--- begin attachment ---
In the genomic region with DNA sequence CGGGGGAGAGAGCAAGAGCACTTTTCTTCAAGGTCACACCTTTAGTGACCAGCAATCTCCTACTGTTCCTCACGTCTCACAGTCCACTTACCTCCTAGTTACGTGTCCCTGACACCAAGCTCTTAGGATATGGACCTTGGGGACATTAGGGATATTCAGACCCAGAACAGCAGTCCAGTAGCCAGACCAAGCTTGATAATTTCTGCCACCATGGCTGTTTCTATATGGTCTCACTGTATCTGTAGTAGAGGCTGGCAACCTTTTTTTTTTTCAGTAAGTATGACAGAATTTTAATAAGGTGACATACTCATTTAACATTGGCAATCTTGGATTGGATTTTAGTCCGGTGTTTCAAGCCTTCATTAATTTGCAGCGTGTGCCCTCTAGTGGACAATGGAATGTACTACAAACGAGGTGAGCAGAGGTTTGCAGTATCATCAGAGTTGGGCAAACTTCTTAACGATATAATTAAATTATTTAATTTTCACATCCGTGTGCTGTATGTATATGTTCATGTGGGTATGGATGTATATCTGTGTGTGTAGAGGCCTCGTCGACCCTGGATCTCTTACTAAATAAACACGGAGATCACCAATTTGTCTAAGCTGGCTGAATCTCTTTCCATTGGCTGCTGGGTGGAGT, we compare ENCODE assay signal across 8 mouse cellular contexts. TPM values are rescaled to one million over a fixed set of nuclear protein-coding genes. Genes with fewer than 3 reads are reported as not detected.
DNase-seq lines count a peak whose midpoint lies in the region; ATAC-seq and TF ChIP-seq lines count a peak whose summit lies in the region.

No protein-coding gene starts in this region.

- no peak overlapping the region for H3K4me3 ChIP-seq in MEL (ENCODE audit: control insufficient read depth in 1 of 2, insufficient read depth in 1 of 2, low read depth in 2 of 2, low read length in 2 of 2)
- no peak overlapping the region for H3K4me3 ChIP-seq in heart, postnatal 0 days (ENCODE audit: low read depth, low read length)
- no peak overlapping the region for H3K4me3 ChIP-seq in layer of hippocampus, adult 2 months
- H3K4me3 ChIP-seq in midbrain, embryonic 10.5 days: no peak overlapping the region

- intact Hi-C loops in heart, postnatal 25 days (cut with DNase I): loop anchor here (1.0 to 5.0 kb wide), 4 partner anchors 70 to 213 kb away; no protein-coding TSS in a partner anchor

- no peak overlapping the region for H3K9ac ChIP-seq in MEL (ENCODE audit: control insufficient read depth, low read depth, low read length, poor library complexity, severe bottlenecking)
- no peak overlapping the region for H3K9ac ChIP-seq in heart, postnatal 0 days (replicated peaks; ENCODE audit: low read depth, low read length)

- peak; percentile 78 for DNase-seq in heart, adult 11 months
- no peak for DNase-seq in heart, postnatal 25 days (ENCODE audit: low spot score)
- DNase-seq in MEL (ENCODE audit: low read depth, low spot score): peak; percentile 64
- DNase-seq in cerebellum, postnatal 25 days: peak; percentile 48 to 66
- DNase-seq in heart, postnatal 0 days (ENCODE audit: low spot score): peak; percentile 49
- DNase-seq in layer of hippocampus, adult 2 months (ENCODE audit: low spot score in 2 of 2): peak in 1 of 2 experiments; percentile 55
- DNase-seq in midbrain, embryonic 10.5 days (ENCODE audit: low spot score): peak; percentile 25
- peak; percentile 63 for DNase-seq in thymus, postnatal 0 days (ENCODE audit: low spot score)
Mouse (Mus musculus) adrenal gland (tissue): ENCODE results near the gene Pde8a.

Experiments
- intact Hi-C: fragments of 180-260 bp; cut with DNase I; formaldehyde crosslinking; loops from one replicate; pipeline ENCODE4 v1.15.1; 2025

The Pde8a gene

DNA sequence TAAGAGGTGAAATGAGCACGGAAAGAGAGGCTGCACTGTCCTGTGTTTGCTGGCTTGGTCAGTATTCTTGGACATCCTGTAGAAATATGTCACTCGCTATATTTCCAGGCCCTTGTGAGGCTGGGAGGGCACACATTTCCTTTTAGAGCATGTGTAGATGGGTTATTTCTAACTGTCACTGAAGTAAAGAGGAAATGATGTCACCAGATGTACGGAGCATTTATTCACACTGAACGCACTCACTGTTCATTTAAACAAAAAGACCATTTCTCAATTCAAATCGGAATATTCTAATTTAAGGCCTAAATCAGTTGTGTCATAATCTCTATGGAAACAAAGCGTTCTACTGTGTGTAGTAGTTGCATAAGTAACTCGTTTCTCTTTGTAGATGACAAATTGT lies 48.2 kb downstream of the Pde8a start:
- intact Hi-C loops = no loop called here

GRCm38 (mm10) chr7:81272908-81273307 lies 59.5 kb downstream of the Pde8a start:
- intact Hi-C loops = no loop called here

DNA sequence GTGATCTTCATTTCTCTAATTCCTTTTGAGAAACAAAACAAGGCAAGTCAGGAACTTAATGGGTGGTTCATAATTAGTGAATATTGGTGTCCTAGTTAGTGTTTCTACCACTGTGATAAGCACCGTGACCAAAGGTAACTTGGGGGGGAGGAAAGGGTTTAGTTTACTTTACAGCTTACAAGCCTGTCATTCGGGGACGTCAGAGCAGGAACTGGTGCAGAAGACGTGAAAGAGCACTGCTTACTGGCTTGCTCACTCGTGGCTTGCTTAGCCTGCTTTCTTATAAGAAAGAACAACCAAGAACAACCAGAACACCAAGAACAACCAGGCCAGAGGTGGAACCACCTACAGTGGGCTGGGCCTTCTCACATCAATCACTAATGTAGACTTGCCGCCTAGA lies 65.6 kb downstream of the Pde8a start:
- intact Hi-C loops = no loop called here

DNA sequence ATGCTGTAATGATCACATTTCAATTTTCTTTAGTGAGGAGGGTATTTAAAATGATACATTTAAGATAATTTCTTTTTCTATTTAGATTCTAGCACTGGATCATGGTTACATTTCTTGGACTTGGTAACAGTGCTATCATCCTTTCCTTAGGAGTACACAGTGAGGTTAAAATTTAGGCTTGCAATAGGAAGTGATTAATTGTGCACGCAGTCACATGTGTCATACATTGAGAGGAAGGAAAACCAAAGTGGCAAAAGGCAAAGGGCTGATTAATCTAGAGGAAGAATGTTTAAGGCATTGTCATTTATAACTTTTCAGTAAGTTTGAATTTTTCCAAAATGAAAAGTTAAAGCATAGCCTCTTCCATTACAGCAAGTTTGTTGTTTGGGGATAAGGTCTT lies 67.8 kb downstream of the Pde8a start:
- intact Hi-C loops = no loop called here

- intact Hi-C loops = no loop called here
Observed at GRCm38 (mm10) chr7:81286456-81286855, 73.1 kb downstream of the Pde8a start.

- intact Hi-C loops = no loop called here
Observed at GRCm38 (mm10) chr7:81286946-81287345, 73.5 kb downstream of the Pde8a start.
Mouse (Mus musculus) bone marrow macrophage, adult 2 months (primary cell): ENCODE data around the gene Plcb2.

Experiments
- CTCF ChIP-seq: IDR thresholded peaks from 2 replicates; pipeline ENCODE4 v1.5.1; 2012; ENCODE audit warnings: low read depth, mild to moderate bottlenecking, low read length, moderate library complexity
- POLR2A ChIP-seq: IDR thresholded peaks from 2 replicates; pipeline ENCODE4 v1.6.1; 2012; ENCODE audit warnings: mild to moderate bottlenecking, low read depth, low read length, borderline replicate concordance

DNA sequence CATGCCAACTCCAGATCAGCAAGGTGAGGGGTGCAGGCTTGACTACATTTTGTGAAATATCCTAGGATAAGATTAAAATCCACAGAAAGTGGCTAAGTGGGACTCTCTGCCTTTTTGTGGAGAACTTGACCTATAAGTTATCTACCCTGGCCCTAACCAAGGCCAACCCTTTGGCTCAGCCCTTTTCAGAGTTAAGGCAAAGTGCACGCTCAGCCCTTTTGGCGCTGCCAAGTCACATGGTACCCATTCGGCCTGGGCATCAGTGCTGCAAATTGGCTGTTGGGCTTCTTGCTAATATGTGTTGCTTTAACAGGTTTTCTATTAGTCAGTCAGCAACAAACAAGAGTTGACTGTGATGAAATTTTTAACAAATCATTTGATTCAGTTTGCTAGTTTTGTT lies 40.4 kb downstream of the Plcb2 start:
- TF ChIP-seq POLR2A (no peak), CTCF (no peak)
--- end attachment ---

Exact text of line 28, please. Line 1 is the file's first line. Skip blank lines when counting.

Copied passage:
- intact Hi-C loops = no loop called here